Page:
12275 Bart P. Wakker, University of Wisconsin - Madison Measuring gas flow rates in the Milky Way
12283 Matthew A. Malkan, University of California - Los Angeles WFC3 Infrared Spectroscopic Parallel Survey {WISP}: A Survey of Star Formation Across Cosmic Time
12286 Hao-Jing Yan, The Ohio State University Hubble Infrared Pure Parallel Imaging Extragalactic Survey {HIPPIES}
12289 J. Christopher Howk, University of Notre Dame A COS Snapshot Survey for z < 1.25 Lyman Limit Systems
12292 Tommaso L. Treu, University of California - Santa Barbara SWELLS: doubling the number of disk-dominated edge-on spiral lens galaxies
12299 Michael Eracleous, The Pennsylvania State University Spectroscopic Signatures of Binary and Recoiling Black Holes
12302 Edward F. Guinan, Villanova University Probing the Atmospheres of Cepheids with HST-COS: Pulsation Dependences, Plasma Dynamics and Heating Mechanisms
12307 Andrew J. Levan, The University of Warwick A public SNAPSHOT survey of gamma-ray burst host galaxies
12310 Goeran Oestlin, Stockholm University LARS - The Lyman Alpha Reference Sample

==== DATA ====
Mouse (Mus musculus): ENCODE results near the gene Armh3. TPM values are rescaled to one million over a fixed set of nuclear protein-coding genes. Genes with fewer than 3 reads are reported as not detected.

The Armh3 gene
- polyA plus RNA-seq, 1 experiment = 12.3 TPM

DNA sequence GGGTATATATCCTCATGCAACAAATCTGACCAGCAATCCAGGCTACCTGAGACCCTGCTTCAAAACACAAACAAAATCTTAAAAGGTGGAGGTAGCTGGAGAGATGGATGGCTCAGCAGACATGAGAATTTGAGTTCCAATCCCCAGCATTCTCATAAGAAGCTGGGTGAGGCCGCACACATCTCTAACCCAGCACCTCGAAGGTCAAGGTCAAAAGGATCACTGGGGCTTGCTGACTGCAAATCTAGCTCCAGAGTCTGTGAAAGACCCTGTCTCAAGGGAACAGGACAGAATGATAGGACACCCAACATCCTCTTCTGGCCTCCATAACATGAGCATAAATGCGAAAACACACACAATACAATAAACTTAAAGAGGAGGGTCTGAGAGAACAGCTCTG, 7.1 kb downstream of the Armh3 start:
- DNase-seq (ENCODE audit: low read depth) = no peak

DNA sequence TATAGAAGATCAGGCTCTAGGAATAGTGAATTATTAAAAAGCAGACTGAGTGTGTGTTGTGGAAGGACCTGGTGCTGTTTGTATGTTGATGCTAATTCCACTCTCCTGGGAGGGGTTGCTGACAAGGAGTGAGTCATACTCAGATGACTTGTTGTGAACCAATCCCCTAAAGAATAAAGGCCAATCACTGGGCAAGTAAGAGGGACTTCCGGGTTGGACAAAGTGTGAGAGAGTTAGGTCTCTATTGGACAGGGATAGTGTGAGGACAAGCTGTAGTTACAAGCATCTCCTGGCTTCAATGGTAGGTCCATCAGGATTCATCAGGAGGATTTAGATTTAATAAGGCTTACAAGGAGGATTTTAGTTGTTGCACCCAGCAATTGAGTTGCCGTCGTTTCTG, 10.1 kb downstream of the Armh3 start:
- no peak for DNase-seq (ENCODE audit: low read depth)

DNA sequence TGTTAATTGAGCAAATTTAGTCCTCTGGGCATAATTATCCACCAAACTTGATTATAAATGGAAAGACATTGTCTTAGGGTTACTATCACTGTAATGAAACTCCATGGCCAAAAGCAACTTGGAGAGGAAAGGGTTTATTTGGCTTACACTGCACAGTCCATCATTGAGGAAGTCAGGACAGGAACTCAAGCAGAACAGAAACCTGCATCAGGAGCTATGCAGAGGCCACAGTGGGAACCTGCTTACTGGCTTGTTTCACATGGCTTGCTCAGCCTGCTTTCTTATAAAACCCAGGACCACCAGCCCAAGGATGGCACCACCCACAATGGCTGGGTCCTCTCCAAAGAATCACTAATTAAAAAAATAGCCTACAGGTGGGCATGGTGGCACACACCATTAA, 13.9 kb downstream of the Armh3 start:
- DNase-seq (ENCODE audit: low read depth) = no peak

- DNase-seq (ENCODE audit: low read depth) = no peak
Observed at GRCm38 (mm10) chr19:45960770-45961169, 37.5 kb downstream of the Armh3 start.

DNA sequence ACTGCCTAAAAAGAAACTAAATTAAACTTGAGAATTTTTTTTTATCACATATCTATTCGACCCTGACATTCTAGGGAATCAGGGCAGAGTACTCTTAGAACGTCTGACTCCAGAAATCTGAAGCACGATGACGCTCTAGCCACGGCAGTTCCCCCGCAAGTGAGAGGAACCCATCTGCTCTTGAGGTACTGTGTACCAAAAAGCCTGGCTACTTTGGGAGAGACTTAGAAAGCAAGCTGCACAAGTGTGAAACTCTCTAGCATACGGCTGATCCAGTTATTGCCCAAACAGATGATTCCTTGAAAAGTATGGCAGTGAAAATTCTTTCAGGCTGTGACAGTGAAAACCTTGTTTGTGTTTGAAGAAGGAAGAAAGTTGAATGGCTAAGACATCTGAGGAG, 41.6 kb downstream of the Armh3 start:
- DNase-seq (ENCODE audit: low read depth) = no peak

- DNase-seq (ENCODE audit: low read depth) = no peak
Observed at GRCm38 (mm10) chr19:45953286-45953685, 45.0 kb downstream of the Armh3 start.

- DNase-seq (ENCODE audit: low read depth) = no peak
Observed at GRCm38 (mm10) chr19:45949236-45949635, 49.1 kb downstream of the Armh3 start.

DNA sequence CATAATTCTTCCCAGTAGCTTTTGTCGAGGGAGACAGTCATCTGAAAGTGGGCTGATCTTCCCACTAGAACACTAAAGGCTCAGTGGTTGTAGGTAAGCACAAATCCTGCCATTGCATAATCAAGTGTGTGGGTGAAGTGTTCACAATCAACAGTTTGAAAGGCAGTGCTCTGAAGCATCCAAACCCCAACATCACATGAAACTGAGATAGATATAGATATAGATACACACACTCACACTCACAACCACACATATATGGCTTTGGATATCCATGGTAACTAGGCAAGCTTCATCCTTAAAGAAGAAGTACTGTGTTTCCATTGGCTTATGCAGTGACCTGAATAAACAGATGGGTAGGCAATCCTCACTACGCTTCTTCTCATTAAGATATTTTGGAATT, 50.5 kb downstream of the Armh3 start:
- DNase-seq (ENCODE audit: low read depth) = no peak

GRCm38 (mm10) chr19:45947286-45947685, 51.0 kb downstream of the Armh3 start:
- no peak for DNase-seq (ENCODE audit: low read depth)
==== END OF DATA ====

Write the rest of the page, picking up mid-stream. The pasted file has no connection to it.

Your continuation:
12311 Giampaolo Piotto, Universita di Padova Multiple Stellar Populations in Galactic Globular Clusters
12316 John P. Wisniewski, University of Washington HST/FGS Astrometric Search for Young Planets Around Beta Pic and AU Mic
12320 Brian Chaboyer, Dartmouth College The Ages of Globular Clusters and the Population II Distance Scale
12330 J. Davy Kirkpatrick, California Institute of Technology Spitzer Verification of the Coldest WISE?selected Brown Dwarfs
12365 Junfeng Wang, Smithsonian Institution Astrophysical Observatory A CHandra survey of Extended Emission-line Regions in nearby Seyfert galaxies {CHEERS}

Selected highlights

GO 12099: Cosmic Assembly Near-IR Deep Extragalactic Legacy Survey - SNe follow-up